It is often possible to buy coffee cups from your local cafes and coffee shops too. These are usually cheaper than the ones shown here. Although they will not have the same insulation technology, they do the job of cutting down plastic!
4. Reusable Menstrual Products
Sanitary products along with their packaging generates more than 200,000 tonnes of waste per year and they all contain plastic. Sanitary pads are around 90% plastic, so reducing this is a huge step to reducing your impact!
Many women who have tried reusable menstrual products are completely converted. It can be an expensive when you first purchase them but it feels cleaner, its more comfortable, doesn’t take up room in your bag and there’s no need to buy sanitary products every month!
There are three options out there now:
- Menstrual Cups: Mooncups, OrganiCup, The DivaCup – there are several brands out there. A menstrual cup is a silicon cup that collects the blood, and you wash it and reuse it. It is recommended that you buy two cups, and to sterilize each between uses to reduce the chances of Toxic Shock Syndrome (TSS). You can buy them in the supermarkets and in retailers such as Boots. They are expensive at first, but will save you money and you won’t have to remember to restock. Menstrual cups are as effective as sanitary pads and tampons.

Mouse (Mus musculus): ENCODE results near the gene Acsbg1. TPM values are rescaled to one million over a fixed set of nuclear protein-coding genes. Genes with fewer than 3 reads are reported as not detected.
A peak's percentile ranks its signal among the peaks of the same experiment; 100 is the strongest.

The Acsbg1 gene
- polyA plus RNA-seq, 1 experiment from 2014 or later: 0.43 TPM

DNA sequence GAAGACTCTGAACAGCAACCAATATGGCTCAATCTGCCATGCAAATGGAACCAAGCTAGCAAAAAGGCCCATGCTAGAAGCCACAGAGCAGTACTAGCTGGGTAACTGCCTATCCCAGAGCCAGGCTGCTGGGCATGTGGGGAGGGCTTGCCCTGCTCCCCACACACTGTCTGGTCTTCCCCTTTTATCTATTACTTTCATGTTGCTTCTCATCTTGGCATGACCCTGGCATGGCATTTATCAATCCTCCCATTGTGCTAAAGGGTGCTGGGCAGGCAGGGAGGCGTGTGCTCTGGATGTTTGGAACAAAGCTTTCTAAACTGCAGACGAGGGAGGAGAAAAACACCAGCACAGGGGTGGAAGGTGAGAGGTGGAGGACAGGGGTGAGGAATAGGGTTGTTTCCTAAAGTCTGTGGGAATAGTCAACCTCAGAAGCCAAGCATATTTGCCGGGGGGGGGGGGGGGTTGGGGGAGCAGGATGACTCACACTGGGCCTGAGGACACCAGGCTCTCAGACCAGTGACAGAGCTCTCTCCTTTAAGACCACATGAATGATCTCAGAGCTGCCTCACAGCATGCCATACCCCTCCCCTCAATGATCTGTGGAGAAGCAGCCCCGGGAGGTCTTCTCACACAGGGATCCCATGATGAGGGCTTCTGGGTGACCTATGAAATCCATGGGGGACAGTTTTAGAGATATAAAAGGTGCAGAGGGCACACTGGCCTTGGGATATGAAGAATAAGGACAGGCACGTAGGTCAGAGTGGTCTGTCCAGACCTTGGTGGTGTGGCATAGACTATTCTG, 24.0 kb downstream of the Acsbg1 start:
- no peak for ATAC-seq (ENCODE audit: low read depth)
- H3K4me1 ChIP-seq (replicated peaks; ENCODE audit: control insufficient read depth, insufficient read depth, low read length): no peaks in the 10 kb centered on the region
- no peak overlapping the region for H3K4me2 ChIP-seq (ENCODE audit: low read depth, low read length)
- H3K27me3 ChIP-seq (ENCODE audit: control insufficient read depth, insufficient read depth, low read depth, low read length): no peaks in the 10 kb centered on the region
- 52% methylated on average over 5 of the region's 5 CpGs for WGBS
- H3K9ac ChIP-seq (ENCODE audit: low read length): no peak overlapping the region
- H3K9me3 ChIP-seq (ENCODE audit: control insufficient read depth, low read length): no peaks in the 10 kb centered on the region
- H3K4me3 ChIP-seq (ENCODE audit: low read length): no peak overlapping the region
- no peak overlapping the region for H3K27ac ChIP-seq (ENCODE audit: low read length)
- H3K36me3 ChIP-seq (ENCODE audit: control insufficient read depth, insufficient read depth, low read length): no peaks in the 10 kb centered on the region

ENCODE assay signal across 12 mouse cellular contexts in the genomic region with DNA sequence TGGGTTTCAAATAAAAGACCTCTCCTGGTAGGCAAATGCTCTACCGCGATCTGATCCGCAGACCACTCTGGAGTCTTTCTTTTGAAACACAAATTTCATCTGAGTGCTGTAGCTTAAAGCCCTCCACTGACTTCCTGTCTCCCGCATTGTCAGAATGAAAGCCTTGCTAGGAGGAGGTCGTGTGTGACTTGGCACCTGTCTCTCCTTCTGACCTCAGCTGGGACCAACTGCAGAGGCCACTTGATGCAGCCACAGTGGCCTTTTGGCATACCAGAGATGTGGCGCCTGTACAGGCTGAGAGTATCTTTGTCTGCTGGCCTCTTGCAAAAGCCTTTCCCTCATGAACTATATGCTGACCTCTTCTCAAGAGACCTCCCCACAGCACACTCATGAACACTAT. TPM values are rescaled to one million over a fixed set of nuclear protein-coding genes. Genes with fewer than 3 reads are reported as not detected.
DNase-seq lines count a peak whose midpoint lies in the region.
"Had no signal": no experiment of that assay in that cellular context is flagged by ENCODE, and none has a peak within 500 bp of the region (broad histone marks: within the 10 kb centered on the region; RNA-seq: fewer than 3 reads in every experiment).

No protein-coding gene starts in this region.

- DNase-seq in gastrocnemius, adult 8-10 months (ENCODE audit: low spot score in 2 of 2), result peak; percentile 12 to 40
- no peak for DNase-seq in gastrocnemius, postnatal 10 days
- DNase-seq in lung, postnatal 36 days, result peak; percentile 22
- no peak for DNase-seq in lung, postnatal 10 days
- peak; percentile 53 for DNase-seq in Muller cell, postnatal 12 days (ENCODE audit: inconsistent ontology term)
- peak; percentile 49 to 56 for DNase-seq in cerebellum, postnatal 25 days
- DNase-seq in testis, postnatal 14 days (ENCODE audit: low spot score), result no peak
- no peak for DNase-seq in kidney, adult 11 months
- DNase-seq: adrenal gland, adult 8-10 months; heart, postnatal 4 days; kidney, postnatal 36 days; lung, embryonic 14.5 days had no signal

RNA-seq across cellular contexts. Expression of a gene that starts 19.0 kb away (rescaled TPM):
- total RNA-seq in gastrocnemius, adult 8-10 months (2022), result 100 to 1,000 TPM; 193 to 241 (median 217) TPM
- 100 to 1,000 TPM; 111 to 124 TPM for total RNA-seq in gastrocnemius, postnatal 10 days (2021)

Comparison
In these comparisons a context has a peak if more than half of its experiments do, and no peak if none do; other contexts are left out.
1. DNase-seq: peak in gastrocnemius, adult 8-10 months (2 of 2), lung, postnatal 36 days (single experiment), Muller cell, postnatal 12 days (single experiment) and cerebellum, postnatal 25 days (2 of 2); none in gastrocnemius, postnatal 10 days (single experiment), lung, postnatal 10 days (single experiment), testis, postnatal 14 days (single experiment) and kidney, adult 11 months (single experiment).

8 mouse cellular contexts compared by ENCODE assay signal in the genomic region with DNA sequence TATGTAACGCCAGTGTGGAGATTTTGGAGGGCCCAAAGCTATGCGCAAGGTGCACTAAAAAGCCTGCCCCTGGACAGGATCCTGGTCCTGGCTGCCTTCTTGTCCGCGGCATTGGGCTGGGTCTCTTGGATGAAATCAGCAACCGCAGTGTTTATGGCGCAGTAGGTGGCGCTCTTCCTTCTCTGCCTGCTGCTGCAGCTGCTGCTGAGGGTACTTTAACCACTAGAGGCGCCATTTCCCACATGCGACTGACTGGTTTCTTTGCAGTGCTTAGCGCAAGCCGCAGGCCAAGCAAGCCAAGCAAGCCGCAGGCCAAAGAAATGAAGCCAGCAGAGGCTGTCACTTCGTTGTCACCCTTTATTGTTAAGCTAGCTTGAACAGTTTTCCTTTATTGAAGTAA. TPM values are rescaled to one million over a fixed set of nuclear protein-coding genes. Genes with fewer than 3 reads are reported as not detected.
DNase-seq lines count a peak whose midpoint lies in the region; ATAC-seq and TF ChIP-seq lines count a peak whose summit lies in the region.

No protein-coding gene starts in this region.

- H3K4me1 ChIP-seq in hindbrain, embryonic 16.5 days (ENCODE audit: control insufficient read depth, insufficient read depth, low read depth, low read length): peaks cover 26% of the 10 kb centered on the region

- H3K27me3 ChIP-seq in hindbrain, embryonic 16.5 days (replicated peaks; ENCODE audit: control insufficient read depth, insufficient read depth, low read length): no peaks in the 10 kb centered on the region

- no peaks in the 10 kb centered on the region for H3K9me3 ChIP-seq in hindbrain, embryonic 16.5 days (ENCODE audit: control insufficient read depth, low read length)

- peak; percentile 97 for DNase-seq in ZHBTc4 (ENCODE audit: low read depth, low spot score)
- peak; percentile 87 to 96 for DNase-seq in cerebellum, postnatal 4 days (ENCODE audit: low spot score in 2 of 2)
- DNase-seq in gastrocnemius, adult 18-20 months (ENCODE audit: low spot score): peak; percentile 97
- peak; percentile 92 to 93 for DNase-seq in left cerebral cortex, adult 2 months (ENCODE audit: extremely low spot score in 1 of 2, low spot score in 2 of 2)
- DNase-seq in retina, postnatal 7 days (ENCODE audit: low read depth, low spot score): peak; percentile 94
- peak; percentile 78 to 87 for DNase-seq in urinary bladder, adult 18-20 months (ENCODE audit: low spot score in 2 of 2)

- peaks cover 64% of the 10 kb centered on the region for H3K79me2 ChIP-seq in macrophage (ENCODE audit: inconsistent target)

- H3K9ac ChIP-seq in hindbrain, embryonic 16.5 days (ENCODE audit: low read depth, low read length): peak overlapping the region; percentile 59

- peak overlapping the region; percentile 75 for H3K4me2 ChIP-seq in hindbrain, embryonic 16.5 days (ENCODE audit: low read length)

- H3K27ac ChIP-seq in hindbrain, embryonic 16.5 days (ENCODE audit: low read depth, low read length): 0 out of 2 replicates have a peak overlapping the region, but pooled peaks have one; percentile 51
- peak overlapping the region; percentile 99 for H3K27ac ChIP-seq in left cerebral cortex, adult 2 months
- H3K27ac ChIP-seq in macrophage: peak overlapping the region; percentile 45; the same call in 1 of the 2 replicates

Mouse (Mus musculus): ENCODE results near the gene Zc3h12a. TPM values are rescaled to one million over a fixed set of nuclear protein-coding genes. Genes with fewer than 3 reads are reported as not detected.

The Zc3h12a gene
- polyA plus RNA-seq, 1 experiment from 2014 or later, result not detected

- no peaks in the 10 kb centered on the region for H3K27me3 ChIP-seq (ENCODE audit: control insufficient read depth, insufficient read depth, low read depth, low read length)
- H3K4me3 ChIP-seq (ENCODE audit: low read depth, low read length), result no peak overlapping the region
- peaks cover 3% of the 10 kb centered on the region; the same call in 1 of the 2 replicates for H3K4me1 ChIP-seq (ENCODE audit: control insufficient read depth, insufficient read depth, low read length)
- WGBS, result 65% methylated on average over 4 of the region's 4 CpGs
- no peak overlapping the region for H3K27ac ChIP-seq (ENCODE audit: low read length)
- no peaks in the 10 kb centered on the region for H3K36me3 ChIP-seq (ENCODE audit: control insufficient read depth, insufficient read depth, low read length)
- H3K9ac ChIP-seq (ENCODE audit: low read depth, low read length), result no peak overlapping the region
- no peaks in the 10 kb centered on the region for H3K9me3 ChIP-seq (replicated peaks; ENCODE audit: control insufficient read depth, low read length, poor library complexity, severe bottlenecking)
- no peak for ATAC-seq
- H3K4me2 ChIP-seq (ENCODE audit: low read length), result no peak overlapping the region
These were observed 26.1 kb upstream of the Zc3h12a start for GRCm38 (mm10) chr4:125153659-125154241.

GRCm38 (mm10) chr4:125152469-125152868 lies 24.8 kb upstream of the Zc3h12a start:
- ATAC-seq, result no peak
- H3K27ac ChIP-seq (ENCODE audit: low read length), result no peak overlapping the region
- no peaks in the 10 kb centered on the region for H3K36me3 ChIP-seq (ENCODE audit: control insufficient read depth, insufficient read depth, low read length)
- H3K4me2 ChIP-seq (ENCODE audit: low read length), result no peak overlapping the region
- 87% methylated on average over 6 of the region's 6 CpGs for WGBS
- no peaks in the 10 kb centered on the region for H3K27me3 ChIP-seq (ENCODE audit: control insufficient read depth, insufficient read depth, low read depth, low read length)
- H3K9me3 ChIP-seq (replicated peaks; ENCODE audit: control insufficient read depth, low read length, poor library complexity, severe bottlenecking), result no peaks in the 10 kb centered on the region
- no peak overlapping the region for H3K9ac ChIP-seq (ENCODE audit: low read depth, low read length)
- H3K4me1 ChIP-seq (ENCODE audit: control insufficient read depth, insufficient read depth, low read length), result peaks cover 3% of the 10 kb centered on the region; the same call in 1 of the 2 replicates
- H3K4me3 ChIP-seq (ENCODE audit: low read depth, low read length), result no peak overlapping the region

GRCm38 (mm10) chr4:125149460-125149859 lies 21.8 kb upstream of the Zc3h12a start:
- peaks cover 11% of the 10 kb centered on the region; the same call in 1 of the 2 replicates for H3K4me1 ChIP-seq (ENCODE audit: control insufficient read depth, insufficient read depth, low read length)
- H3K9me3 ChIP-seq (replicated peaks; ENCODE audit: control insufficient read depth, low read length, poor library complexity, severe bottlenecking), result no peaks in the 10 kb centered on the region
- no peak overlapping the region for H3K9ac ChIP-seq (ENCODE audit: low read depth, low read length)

- Cotton Sanitary Pads: There are so many options online, with so many reviews. These are made of fabric, and you wash between uses. They are more comfortable, more absorbent and affordable.
- Padded Underwear: SheThinx are the leading brand in menstrual underwear, with lots of variety for colours and absorbency. There are other brands out there such as Modibodi, Lunapads. They are expensive, there are cheaper options on eBay but the quality is not the same. They do not leak and are quick to absorb, and can even be worn as normal underwear.
5. Purchase a Wash Bag
Although the Guppy Bag is expensive at £25, we have put it in our Top 5 because it is a one time purchase that prevents microplastics in our oceans. It means you don’t have to change your shopping habits or buy clothes out of your budget to keep plastic out of the water. Place the clothes containing plastic inside the Guppy Bag and it will collect the microfibers that were removed in the washing process. It also helps your clothes last longer and it is 100% recyclable. Its easy and effective!
What were you favourite choices of our Plastic Free Blogs? Do you think our suggestions were useful? We would love to hear your thoughts and start more conservations on reducing our impact. Contact us on Facebook or Instagram. And remember, every little helps!
References in this article to any specific commercial products by trade name, trademark, manufacturer, or otherwise, does not necessarily constitute or imply its endorsement, recommendation, or favouring by the Olive Ridley Project. The views and opinions of authors expressed herein do not necessarily state or reflect those of the Olive Ridley Project and shall not be used for advertising or product endorsement purposes.